Staying Global: A Primer on Managing Global Markets Assets in Challenging Times
Most of us in Business are aware that Going Global strategically is a necessary part of Business expansion, revenue growth and secured market leadership. But what happens in volatile times or, worse, when foreign markets go south completely? “Going global” is resource-laden and challenging enough, as I’ve indicated in my posts, “Going Global: Identifying Your Best Launching Pad” and “3 (of the Many) Myths About Global GTM”, but in some ways, staying global is even tougher; the outcomes, and consequently, the metrics, may be tougher to predict since both short- and long-term visibility may be elusive. Global Business excellence requires keeping many fingers on many pulses to observe and anticipate such developments and postulate where they might be headed, given the “long-term play” dimension of succeeding in the global marketplace.
Sometimes trends and patterns are clear and we study them for a reason. When the neon lights we’ve established for an overseas market turn bright red, definitively, what can we do, other than yank our hard-earned results and residual resources back to home base immediately? Here are some options:
1. Review instead of React – Review organization-wide strategic plans, such as a Business Plan, to refresh your thinking about corporate-wide goals. Where some may need realignment in view of real-world developments, flag them for subsequent discussion and potential realignment with your global efforts.
Then, review your Marketing goals and Global Expansion plans at a granular level; this is the heart of the matter. Make any small adjustments possible at the planning and flag those areas for additional discussion, research and/or implementation approval. At this stage, it’s particularly important to evaluate any metrics (KPIs, revenues, OKRs [Objectives & Key Results]). In many cases, a bit of tweaking may be sufficient; of course, not always. After these thorough assessments, the next step is to assess against a pre-defined set of “red light, green light” criteria and a detailed implementation plan and timetable. In the case of a phased approach, sometimes flicking the lever for Phase I might be enough.
2. Prioritize current markets over future markets. Sometimes the best global markets audit indicates hitting the “Pause” button, or “yellow light”, rather than “Reject”. Pulling out of a market is extremely expensive, not only in the short-term but in the long run. The apparent abandonment of customers, partners and suppliers can be extremely damaging and open the door, and local arms, wide open to competitors at an early opportunity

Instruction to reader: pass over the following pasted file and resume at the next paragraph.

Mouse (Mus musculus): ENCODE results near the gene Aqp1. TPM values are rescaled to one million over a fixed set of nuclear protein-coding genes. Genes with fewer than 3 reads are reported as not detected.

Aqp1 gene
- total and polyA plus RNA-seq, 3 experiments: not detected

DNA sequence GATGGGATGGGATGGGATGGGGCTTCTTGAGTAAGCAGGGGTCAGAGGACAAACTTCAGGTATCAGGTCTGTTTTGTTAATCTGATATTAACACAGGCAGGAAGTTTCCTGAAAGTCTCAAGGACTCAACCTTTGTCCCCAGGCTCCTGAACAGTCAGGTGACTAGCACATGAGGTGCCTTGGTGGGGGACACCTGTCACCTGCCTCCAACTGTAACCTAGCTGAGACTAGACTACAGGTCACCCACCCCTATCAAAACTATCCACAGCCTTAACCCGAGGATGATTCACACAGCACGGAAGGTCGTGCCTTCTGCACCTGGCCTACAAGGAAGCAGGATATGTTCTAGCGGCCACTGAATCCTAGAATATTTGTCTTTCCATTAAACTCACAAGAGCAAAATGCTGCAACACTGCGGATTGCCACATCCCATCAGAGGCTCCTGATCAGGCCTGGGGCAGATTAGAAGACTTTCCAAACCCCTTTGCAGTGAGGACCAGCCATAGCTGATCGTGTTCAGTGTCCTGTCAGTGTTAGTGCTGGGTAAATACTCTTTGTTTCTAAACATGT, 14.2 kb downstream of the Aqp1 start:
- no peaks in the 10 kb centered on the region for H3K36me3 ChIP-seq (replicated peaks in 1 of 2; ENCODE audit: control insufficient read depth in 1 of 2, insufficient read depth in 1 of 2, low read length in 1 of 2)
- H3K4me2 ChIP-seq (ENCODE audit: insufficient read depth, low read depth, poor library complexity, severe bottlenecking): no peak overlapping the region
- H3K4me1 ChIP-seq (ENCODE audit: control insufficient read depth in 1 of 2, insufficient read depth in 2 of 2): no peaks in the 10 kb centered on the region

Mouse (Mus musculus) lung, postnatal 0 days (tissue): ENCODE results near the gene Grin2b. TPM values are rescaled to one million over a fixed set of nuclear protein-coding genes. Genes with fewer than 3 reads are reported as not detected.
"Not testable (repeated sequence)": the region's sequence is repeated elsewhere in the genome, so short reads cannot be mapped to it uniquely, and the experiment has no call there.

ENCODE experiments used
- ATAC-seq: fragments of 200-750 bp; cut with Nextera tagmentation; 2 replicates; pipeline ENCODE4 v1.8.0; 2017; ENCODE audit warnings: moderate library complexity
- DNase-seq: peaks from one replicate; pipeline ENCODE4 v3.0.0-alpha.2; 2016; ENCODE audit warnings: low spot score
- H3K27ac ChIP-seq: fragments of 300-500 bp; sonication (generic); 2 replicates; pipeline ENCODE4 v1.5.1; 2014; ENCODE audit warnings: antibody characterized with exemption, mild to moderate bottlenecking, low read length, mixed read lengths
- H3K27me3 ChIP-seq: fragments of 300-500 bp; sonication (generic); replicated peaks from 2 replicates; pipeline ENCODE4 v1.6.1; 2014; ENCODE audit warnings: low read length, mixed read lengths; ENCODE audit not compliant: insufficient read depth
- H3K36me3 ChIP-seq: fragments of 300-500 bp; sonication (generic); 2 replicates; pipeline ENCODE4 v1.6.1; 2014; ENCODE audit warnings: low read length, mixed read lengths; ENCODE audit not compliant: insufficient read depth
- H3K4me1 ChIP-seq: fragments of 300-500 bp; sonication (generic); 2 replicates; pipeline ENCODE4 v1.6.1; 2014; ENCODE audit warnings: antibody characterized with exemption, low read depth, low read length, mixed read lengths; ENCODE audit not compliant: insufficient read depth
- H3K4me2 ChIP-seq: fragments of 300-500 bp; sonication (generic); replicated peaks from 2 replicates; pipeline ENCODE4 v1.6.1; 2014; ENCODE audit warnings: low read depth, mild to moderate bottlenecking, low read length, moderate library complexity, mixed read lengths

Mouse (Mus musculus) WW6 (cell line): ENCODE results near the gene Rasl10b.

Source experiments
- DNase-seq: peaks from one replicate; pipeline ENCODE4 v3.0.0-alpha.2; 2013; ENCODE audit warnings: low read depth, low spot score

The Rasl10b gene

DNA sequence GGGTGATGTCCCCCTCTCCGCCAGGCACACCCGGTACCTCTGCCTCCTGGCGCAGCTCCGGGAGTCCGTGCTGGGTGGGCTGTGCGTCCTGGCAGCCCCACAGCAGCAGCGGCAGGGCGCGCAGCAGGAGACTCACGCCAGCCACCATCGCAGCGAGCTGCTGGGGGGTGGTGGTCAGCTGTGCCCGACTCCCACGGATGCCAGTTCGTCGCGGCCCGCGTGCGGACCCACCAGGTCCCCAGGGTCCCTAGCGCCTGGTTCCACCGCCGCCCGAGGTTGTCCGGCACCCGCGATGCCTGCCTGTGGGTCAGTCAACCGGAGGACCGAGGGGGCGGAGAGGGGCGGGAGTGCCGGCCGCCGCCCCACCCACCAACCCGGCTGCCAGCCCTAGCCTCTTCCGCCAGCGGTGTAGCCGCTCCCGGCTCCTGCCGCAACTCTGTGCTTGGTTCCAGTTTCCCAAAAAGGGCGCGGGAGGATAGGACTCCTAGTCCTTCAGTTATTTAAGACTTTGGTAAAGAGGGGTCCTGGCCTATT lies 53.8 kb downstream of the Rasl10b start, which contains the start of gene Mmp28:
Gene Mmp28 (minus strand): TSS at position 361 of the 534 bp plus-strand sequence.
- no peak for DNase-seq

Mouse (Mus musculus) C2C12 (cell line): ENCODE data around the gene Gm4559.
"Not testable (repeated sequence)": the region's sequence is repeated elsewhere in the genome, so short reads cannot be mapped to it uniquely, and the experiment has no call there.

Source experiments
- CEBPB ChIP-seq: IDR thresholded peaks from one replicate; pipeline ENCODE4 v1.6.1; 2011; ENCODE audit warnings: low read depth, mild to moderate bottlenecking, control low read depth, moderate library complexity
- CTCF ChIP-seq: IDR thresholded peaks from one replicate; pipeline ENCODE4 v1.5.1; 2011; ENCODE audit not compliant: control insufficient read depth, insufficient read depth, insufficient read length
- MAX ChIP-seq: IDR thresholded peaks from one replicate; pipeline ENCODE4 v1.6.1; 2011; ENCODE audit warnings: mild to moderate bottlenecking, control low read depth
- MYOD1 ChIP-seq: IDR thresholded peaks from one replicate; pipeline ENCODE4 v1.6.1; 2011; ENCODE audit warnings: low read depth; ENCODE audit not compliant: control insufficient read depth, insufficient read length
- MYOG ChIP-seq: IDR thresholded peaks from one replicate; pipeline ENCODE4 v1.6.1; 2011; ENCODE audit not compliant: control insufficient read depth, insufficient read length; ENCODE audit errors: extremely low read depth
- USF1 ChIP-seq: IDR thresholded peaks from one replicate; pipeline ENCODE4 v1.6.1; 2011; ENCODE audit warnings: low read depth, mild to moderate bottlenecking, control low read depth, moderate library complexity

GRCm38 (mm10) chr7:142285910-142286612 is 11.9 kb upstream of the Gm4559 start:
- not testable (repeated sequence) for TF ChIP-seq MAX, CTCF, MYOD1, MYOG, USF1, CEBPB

3. Leverage any opportunity to assess markets you previously dismissed. Similar to the U.S. stock market, organizations can also buy (markets) low and sell high, so to speak. As you assess your company’s current market position, take a moment to see if a market that was too expensive to enter previously or too underdeveloped to build upon might be a good opportunity to consider under the current set of unexpected circumstances.
4. Assess Technology leverage opportunities in the wake of either/or, in/out scenarios. Although communicating virtually with international customers is less than ideal, initiating something like a weekly webinar brief on key developments relevant to your customer might soften the blow should you need to reduce or eliminate local presence.
5. Create ironclad criteria for walking away, complete with a transition plan. As part of devising your “red light criteria” be sure to formulate separate criteria that unequivocally leads to a pull-out. Frequently endangered personnel would be a good example. Again, these should be absolutes since, given the impact on local employees, partners, service providers and jobs, your company may not be able to return. Yet, this is a key area where organizational values are readily demonstrated.
There will always be emergencies which indicate an immediate withdrawal of personnel is appropriate; radically adjusted arrangements with agents and distributors, as with leaseholders, etc. may also be indicated. When I was recruited to lead an expat Sales and Marketing team in South Africa, just before its first democratic, countrywide Presidential election, I had to be prepared to airlift our 3-person U.S. team out due to high levels of anticipated violence, but this is usually not the case (and the South Africans were extraordinarily peaceful in waiting up to six hours when the ballots ran short). A combination of preparation and review are essential components of Global Markets success.
The observation of early warnings; such as the increased government acquisition of public sector assets; growing geo-political risks; falling currencies and rising exchange rates, etc. are critical to maintaining Global Markets leadership at both Brand and Revenue levels. Going Global is challenging but exciting. Staying Global can be a bit dull, but, ultimately, it’s where the long-term returns are in terms of building robust revenue streams and market-leading brands. Determine the best options for “hold ‘em” and the irrefutable signs of when to “fold ‘em” as the steward of your revenues’ and brands’ best global future.
Lucie Newcomb is the CEO of The NewComm Global Group, Inc., a management consulting firm specializing in Global Business success through actionable strategies and training in international marketing and sales; global leadership development and change management. She is a judge for the Think Global Awards and on the Advisory Board of the Global Chamber of San Francisco. With more than 20 years of global experience, including in Emerging Markets, Lucie can be reached at USA+6507351875 or firstname.lastname@example.org.
© The NewComm Global Group, Inc. 2016. All rights reserved. Reprinted with express permission.